Year-End 2010 Data Indicate Higher Net Income, Declining Loan Demand, and Stable Loan Delinquencies and Charge-offs
March 3, 2011, Alexandria, Va. – Credit union earnings, shares, assets, and investments grew despite slowing loan demand and the continuing economic challenges, according to fourth quarter Call Reports submitted by the nation’s 7,339 federally insured credit unions.
Exhibiting solid earnings, credit unions’ 2010 return on average assets (ROA) grew to 0.51 percent, up from 0.45 percent in the third quarter and 0.18 percent at year-end 2009. Operating expenses -- including stabilization expenses, cost of funds, and provision for loan loss expenses -- declined.
Although credit union membership declined 0.3 percent during the fourth quarter of 2010, total membership grew 0.68 percent to 90.5 million members over the full year.
Shares and deposits expanded in each quarter of 2010, whereas loans contracted 0.4 percent in the fourth quarter and 1.34 percent for the year. However, used automobile, credit card, and first mortgage loans remain popular.
Used vehicle loans expanded 3.43 percent during the year, and 0.2 percent during the fourth quarter. First mortgage real estate loans grew 2.69 percent during the year and 0.7 percent in the fourth quarter. Meanwhile, new vehicle loans declined 16.4 percent for the year and 4.1 percent in the fourth quarter. Unsecured credit card lending increased 3.1 percent for the year after declining 2.9 percent in the first quarter of 2010.
“Credit unions, as a whole, are exhibiting positive trends in their operations,” NCUA Chairman Debbie Matz noted. “As the nation emerges from a prolonged economic contraction, the stabilization of many strategic indicators and evidence of improving economic trends demonstrate positive developments for credit unions. Virtually every key ratio improved by yearend -- net worth climbed to 10.06 percent; return on average assets grew 33 basis points after recovering from a decline in 2008 and showing slight improvement in 2009; and delinquencies, charge-offs, and cost of funds declined. To the maximum extent possible, NCUA will continue to ensure that this progress persists and credit unions remain well-positioned to serve American consumers.”
Delinquencies remained at historically high levels, ending 2010 at 1.74 percent. This statistic, however, represents a 10 basis point improvement over the final 2009 number of 1.84 percent. Similarly, the dollar amount of net charge-offs declined 7.1 percent during 2010, lowering the net charge-off ratio to 1.13 percent in the third and fourth quarters, 8 basis points below the year-end 2009 level of 1.21 percent.
Credit union member bankruptcies continue to increase. Although the 334,041 member bankruptcies reported during 2010 exceed the 2009 level 323,733 by 3.3 percent, this figure represents a significantly slower pace than the 35, 44, and 42 percent increases reported in 2007, 2008 and 2009, respectively. Additionally, although loans charged-off due to bankruptcy increased 8.1 percent during 2010, the rate of increase slowed significantly compared to the 60.7 percent growth rate in 2009.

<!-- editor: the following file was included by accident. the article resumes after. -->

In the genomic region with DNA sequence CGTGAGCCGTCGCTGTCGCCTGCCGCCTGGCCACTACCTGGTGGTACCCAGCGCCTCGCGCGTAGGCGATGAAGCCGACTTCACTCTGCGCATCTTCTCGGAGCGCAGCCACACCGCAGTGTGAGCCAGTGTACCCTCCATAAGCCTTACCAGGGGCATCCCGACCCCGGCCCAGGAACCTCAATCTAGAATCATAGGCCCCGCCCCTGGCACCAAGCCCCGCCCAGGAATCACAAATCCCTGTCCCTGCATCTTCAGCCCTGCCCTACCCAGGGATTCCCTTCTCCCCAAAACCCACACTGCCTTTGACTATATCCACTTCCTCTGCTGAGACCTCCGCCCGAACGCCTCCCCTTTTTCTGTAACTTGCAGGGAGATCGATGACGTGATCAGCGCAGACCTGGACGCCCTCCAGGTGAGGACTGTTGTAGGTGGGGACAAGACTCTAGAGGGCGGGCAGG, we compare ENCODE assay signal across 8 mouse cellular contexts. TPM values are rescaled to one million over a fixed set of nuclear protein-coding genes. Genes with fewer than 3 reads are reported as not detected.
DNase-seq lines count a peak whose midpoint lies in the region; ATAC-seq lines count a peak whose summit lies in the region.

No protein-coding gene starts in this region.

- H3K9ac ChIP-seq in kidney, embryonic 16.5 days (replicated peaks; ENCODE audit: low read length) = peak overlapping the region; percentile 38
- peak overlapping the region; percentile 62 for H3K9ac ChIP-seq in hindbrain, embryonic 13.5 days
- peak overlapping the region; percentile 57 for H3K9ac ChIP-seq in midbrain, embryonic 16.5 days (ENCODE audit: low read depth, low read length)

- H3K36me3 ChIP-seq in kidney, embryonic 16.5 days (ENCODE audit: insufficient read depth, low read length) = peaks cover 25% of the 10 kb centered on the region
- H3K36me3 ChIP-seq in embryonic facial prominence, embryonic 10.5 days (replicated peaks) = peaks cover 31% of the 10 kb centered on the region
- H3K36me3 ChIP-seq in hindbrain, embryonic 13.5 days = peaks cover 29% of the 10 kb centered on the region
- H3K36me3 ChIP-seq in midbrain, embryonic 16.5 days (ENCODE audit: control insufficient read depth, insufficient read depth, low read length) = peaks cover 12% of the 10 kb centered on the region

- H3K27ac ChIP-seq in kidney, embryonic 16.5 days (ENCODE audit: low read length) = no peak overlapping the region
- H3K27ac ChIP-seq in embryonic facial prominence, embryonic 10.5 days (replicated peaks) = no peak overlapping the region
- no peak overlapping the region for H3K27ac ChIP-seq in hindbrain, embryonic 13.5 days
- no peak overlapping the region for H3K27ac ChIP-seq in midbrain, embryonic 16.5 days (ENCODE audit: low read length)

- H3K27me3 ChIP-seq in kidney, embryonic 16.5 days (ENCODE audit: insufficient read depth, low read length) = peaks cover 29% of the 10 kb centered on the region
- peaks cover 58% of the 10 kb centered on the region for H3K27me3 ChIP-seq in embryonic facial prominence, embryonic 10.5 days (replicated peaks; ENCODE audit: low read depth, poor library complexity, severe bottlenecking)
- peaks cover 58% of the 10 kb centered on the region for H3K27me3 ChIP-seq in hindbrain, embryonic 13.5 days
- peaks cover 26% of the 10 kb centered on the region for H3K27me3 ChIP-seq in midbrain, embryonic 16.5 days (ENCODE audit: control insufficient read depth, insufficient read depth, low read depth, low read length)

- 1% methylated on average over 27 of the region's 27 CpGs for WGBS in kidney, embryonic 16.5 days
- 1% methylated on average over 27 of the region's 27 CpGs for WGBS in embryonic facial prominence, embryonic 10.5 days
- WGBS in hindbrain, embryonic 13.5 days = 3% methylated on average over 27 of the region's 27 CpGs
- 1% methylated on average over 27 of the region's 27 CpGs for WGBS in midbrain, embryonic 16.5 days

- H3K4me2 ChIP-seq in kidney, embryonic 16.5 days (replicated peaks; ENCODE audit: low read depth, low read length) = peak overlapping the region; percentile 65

“I am pleased to see that credit unions are working diligently to assist their members as distressed real estate markets and high unemployment persist,” Chairman Matz said. “Loan modifications comprise 2.08 percent of total loans, as credit unions reported more than $11.7 billion modified consumer, real estate, and member business loans at year-end 2010.”
With rounding, key balance sheet and income statement data from federally insured credit unions representing January through December 2010 activity follow:
- Assets increased 3.4 percent to $914.5 billion from $884.6 billion;
- Loans declined 1.3 percent to $564.8 billion from $572.5 billion;
- Shares increased 4.5 percent to $786.5 billion from $752.7 billion;
- Investments increased 13.4 percent to $238.9 billion from $210.7 billion;
- Net income increased 208.3 percent to $4.6 billion from $1.5 billion; and
- Net worth increased 5.2 percent to $92.1 billion from $87.6 billion.
Complete details of December 2010 Call Report data are available in an Aggregate Financial Performance Report (FPR), and a 1-page December 2010 Facts Summary is posted online here.
NCUA is the independent federal agency created by
the U.S. Congress to regulate, charter and supervise
federal credit unions. With the backing of the full
faith and credit of the U.S. Government, NCUA
operates and manages the National Credit Union Share
Insurance Fund, insuring the deposits of more than 95
million account holders in all federal credit
unions and the overwhelming majority of
state-chartered credit unions.